Dr. Niel Wilson in the Department of Physics has developed wonder material to make gadgets smaller, flexible and much more efficient. He developed a new technique to measure the electronic structures of stacks of two-dimensional materials. For the first time a material that could be flat, atomically thin, highly conductive, and extremely strong materials.
Heterostructures create highly efficient and could be stronger than materials used in traditional circuits. Stacking different combinations of 2D materials come up with new materials with new characteristics. Dr Wilson's method scope the electronic characteristics of each layer in a stack. This new material could potentially use solar energy. Its thin layers allow strong absorption and efficient power conservation.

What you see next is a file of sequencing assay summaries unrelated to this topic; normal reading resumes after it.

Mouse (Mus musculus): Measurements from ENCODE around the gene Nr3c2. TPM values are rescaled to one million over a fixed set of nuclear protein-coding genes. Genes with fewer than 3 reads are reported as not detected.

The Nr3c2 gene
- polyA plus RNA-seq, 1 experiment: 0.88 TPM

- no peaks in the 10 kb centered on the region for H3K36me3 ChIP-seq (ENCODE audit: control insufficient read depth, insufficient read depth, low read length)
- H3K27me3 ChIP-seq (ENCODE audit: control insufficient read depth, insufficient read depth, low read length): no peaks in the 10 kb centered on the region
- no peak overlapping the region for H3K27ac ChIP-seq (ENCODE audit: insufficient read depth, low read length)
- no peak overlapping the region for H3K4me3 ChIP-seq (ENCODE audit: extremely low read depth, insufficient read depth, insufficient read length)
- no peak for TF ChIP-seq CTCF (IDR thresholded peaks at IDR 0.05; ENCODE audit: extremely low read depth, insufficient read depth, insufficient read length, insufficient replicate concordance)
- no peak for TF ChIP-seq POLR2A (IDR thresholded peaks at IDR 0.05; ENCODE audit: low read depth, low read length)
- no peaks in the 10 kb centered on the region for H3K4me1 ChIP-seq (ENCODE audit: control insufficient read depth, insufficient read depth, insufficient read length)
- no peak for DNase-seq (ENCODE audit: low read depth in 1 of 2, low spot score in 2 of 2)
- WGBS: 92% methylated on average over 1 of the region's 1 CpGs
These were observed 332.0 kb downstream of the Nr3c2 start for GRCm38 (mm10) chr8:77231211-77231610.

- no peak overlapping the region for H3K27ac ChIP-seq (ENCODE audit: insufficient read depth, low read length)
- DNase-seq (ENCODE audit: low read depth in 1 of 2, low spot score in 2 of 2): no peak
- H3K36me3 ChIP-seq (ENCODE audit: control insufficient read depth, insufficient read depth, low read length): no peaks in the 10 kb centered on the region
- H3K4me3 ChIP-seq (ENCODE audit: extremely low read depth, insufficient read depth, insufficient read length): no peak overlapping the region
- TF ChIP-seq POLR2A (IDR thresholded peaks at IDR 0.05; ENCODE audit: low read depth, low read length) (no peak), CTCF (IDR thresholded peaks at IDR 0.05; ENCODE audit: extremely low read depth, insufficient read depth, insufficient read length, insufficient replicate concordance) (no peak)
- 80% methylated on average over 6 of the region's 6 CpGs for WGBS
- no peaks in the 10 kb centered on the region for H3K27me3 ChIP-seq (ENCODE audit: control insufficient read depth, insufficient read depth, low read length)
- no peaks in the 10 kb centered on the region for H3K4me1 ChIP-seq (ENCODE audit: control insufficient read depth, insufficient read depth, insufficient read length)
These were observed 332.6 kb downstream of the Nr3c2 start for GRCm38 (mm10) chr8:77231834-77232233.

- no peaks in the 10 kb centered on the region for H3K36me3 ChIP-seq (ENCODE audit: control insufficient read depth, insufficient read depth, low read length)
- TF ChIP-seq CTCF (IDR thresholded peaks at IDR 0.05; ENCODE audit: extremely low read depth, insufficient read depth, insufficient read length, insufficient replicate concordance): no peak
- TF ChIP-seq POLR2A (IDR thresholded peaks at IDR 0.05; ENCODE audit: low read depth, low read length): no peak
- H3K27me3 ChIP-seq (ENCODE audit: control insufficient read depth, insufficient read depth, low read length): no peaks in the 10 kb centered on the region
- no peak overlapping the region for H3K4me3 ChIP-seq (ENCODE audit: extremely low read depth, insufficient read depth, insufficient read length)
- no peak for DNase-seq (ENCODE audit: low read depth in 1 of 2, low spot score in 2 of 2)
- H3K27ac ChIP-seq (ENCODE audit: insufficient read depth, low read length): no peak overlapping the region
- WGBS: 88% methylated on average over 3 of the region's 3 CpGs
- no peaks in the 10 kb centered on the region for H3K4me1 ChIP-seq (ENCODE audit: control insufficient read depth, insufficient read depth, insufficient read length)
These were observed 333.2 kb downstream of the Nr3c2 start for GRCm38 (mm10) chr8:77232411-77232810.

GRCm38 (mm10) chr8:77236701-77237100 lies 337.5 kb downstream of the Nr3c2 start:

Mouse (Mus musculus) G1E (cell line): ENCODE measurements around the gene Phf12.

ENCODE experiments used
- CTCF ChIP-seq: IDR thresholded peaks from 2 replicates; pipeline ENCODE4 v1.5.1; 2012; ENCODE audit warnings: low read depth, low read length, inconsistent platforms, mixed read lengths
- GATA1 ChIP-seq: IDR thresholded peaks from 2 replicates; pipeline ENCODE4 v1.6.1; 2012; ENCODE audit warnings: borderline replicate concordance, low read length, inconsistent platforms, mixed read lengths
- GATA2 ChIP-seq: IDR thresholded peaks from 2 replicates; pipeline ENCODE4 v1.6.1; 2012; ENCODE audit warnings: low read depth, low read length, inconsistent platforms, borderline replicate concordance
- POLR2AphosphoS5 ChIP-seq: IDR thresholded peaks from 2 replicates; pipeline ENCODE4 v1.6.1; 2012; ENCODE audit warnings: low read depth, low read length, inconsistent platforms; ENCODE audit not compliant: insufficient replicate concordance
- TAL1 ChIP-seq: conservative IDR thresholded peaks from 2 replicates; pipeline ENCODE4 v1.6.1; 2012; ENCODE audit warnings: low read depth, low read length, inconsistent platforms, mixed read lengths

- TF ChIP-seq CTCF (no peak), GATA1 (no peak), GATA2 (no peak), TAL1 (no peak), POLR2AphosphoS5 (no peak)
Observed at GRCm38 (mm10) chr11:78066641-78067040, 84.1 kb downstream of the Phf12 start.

According to the Controlled Environment Magazine, gadgets are set to be made up of wonder materials. These wonder materials could make the gadgets smaller, flexible and efficient. The ability to understand how 2D material heterostructures work, helps researchers come up with optimal semiconductor structures.
Dr. Wilson comments that it is intensely inspiring to visualize how interactions between atomically thin layers change its electronic structure. He added that all the research would have not gone far without the help of colleagues in the USA and Italy. Dr. Wilson in collaboration with the colleagues in the theory groups at the University of Warwick and University of Cambridge to formulate the method.
According to the Science Daily, comprehension how interactions between the atomic layers changes their electronic structure required the help of computational models developed. The wonder material that is composed of multiple stacked layers of 2D materials could create highly efficient optoelectronic devices with speedy electrical charge. This can be used in nano-circuits.
The new wonder material might make future gadgets are durable. This might reduce breakage and costs on repairs. There are lots of futuristic ideas that this wonder material might offer.